We've got indies on the brain this week, kicking things off with the awesome iPad version of Flash favorite SteamBirds, which is followed by Shot Shot Shoot, a finalist for Best Mobile Game at this year's Independent Games Festival. We're also tackling the hilariously violent Super Mega Worm, as well as a pair of releases from publishers on the other end of the spectrum: Gameloft's GT Racing: Motor Academy HD and EA's Monopoly for iPad. Ready your App Store password %26ndash; we're diving in.
SteamBirds started life as a Flash game sensation on PC last year, but the iPad is the perfect home for this engaging flight combat game, which utilizes a unique turn-based strategic approach that translates wonderfully to a touch-based interface. Plus, the iPad version gets a sparkling new visual makeover.
On paper, the turn-based approach %26ndash; complete with automated, proximity-based fire %26ndash; seems like an odd fit for a wartime flight game, but SteamBirds pulls it off perfectly across its 30+ missions, giving you a variety of enemy ships to tackle in the process. Your role in the quest is simply to guide your squadron by drawing the path of each individual plane, then press the button to set things in motion and hope your route puts enemies in your firing range without making you a sitting duck. As the missions progress, you'll face a tougher array of foes and have to learn how best to position your planes to emerge from each unique challenge.
SteamBirds was a fantastic point-and-click experience on PC, and it's arguably even better with the touch interface of the iPad. Semi Secret Software has already showed an affinity for updating the app with fresh content %26ndash; new missions and planes were added before Christmas %26ndash; so here's hoping the later multiplayer and survival options from the Flash game make their way over to the iOS versions, as well.
Even as a larger chunk of the human population attempts to "go green" and lessen its impact on the environment, it's pretty clear we've done some significant damage to the planet. And in Super Mega Worm's version of the world, the Earth decides to fight back by spawning a Great Death Worm named Wojira (Ed: probably a nod to Godzilla%26rsquo;s Japanese name, Gojira), who rises from the ground and indiscriminately chomps people, police cruisers, and airplanes, while also blasting lasers from its mouth and emitting EMP blasts.
Expectedly, such wanton destruction is your job in this amusing universal iOS hit, which started on iPhone before adding native iPad support. Sporting a charmingly antiquated retro-stylized look and just a couple of input buttons, Super Mega Worm puts you in command of Wojira, who builds up strength and gains those aforementioned abilities by eating the disrespectful humans who let laziness and technology degrade the planet. Super Mega Worm is admittedly a one-trick pony, as your task is to continually eat humans and bust up vehicles without dying, but it's a pretty entertaining approach that's worth digging back into with regularity.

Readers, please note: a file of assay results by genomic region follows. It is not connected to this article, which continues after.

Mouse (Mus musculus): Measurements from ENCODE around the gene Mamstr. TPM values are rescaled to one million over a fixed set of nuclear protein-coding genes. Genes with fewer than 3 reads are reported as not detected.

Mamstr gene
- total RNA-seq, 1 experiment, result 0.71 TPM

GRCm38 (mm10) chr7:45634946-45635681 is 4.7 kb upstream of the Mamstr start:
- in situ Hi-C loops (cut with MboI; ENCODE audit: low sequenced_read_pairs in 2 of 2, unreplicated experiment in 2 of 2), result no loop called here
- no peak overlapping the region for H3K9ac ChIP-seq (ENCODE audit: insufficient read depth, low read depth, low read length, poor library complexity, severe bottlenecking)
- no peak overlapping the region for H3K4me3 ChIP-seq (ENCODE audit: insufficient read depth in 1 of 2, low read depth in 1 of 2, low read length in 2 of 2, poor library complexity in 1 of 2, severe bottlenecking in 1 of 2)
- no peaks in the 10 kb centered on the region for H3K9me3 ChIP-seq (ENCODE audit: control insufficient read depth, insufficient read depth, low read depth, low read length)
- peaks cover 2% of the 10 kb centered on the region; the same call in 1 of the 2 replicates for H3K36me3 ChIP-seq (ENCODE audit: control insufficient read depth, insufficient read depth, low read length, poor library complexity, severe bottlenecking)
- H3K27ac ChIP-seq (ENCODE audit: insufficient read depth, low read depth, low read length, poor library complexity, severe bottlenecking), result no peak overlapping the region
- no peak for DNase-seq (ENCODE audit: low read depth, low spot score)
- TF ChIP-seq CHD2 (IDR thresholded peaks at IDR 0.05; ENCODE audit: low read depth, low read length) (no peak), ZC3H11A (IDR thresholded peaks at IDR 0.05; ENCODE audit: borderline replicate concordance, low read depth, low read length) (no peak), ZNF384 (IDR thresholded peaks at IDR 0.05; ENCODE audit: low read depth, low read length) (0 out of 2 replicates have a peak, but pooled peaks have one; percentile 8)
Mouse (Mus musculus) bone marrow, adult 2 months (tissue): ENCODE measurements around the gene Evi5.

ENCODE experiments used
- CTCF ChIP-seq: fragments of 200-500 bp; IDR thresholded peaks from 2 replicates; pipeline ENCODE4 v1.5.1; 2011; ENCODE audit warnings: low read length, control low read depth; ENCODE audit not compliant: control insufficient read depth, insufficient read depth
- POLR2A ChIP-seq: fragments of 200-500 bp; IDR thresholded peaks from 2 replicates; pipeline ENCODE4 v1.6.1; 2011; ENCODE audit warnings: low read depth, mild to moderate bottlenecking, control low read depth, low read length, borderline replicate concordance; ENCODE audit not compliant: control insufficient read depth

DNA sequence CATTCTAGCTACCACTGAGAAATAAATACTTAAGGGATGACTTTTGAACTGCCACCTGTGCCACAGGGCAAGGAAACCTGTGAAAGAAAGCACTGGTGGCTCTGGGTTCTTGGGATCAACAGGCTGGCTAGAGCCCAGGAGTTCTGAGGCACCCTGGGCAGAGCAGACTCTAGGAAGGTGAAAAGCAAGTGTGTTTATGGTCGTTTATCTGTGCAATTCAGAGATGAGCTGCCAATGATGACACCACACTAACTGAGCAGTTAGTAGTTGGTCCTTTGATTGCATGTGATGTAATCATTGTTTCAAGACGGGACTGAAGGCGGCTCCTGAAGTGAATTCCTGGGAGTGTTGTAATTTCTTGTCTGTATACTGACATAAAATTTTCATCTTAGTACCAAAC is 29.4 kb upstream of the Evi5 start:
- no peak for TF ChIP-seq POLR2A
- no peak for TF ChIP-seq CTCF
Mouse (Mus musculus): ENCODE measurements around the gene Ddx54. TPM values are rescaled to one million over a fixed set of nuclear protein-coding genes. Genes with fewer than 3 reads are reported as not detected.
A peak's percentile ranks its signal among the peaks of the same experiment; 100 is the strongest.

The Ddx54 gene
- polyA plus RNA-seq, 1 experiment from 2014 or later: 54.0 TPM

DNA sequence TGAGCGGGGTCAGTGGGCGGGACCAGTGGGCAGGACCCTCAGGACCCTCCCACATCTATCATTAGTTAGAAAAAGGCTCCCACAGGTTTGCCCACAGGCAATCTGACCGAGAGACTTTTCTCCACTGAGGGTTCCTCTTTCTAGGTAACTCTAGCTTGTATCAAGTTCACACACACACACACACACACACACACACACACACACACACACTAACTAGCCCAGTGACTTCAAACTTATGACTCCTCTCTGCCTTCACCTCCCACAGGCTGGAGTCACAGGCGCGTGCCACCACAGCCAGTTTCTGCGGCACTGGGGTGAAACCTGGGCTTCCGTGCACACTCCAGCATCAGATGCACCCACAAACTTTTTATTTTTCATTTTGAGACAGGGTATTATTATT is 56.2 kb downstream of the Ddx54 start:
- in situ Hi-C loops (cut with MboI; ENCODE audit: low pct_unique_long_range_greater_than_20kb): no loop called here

And it sounds as if the game will have even more to offer in the near future, as the App Store listing promises an update with new modes, environments, items, and abilities, which could give this amusing action game extra legs. Plus, Super Mega Worm has frequently been discounted (it's temporarily priced at $0.99/%26pound;0.59 as of this writing), so keep an eye out for a cheap listing if you don't have it already.
The App Store houses a handful of worthwhile board game adaptations %26ndash; particularly the excellent Carcassonne and similarly solid Scrabble %26ndash; and EA's updated version of Monopoly easily joins their ranks with a comprehensive and customizable take on the enduring classic. And like the iPhone version, Monopoly for iPad was developed by Venan, the studio responsible for the sharp Space Miner and Ninjatown: Trees of Doom!, so it's little surprise that this iteration stands out on Apple's tablet.
Monopoly for iPad sports some aesthetic bells and whistles, with sharply rendered visuals and animated piece movements, but the bigger benefit of this iPad iteration is its ability to properly mimic the real-life board and support four-player games. In the Tabletop mode, you can simply plop down the iPad between all four players and the screen orientation will shift automatically between turns; plus, you can adjust the game's house rules to match whatever weird tweaks your family typically enjoys. You can also play the computer and link up with other players over Bluetooth for local games, even if they have the iPhone/iPod Touch version.
And with the new Teacher mode, you can even learn new tips and tactics for becoming a Monopoly master, should you desire fresh ways to trounce grandma in this bloodthirsty quest for virtual property. Otherwise, Monopoly is the same as it ever was, and this version is unlikely to convince anyone who wrote the game off years past. But if you want a handy and well-made digital version to replace your ratty old board, Monopoly for iPad easily fits the bill.